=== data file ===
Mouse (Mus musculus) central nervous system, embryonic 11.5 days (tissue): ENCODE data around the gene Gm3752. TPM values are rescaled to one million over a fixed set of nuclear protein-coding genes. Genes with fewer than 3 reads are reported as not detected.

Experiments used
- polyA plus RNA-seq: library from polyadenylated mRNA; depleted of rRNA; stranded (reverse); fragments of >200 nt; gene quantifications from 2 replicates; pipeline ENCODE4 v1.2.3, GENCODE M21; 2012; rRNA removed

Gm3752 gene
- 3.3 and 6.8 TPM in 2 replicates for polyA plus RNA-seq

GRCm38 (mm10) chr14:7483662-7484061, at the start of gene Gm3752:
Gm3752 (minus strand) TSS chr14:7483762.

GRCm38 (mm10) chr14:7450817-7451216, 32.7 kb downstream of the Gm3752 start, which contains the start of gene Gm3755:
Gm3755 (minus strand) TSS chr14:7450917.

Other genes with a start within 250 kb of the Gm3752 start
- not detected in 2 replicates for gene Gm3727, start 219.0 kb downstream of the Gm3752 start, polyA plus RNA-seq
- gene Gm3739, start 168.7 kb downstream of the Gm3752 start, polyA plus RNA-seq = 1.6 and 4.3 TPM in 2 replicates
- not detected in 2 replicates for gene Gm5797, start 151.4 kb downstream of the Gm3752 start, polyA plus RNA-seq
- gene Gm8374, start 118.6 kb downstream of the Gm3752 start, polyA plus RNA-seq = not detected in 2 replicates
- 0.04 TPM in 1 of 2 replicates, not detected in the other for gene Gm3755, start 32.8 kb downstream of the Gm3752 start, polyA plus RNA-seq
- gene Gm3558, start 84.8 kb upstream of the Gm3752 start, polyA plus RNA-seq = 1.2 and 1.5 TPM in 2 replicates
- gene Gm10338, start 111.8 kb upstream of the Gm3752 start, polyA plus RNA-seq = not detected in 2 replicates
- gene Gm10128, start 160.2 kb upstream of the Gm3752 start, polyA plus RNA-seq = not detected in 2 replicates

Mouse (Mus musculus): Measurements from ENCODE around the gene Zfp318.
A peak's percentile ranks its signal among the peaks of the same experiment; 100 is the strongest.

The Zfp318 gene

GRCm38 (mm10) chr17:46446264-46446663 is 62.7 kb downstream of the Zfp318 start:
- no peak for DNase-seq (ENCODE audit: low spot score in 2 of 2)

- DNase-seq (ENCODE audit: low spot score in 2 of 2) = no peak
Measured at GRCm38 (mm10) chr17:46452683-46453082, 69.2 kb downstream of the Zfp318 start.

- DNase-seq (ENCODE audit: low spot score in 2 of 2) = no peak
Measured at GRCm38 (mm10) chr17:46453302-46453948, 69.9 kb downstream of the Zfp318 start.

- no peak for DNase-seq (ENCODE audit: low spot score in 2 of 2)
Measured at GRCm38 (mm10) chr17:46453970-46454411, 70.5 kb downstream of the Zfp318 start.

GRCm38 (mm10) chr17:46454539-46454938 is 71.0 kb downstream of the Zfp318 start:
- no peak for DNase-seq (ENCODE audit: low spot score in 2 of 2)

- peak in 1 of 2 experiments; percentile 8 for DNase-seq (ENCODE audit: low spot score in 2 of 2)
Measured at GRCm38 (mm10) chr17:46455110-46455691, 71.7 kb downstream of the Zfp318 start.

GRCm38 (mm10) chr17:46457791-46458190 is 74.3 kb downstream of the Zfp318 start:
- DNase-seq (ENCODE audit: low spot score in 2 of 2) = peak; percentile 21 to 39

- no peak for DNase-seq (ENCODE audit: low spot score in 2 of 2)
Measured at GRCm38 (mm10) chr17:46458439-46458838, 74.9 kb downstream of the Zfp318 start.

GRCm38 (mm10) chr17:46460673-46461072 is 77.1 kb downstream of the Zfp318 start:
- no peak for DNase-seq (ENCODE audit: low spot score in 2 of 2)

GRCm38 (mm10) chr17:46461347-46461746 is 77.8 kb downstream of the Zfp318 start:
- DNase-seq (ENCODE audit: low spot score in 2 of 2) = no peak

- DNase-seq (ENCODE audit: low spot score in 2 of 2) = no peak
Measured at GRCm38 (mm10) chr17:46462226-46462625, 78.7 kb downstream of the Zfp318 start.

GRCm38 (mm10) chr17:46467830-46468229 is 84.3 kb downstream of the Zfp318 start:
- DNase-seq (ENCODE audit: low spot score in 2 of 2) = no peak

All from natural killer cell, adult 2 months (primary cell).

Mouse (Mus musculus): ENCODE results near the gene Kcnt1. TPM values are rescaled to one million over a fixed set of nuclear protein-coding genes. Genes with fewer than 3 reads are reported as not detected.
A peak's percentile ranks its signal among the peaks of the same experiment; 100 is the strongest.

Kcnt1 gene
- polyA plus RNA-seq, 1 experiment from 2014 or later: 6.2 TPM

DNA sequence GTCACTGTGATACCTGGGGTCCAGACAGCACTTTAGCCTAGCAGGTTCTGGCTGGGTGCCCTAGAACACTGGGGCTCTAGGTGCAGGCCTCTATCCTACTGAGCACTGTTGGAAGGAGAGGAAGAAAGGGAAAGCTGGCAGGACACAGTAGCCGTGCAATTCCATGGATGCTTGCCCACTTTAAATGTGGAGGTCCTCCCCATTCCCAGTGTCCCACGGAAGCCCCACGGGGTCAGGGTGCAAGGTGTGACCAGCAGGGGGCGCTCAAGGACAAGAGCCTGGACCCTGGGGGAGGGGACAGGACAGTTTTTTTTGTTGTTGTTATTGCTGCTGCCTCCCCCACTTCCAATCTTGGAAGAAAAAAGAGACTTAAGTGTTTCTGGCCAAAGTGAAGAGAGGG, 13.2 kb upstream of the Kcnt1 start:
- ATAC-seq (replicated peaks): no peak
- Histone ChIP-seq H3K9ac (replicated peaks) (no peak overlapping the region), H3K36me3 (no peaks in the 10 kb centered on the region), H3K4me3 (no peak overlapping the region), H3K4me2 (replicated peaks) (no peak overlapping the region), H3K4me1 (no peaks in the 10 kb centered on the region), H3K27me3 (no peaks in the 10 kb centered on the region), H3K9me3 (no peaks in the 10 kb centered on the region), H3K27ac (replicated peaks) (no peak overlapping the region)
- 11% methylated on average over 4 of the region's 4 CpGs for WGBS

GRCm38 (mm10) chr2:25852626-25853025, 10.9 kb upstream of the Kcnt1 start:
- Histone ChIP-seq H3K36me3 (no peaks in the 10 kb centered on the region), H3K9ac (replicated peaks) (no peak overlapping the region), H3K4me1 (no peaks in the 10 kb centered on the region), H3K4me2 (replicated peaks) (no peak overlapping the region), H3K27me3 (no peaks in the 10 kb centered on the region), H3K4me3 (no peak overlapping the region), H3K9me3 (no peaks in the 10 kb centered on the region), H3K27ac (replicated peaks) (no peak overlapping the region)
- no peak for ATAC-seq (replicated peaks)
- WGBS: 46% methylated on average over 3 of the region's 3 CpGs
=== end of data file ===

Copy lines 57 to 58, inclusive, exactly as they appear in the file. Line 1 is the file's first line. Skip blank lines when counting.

- no peak for ATAC-seq (replicated peaks)
- WGBS: 46% methylated on average over 3 of the region's 3 CpGs